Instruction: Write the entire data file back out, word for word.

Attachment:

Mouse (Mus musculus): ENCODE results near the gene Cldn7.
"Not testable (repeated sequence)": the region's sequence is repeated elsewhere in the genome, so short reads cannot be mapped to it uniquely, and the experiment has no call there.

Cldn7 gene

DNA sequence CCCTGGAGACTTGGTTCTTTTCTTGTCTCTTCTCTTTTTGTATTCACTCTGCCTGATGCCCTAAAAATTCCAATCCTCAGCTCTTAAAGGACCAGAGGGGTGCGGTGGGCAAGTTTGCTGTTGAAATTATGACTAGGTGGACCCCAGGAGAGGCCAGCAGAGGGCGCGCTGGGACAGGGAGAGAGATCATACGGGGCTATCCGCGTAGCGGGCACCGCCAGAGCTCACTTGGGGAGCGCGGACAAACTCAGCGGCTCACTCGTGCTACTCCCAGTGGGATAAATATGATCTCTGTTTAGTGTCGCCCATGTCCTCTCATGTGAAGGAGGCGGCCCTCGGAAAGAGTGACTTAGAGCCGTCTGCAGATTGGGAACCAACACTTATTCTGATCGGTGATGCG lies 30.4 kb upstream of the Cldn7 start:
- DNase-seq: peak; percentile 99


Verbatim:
Mouse (Mus musculus): ENCODE results near the gene Cldn7.
"Not testable (repeated sequence)": the region's sequence is repeated elsewhere in the genome, so short reads cannot be mapped to it uniquely, and the experiment has no call there.

Cldn7 gene

DNA sequence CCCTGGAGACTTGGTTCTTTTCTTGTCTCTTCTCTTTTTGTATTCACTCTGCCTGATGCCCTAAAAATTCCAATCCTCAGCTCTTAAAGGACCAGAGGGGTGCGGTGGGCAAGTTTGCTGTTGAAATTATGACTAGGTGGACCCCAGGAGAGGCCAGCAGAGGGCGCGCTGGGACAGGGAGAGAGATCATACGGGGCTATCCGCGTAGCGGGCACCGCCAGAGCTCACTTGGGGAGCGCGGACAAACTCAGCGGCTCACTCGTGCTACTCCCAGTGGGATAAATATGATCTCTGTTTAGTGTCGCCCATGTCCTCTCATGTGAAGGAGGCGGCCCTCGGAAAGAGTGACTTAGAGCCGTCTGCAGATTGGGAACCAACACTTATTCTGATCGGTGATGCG lies 30.4 kb upstream of the Cldn7 start:
- DNase-seq: peak; percentile 99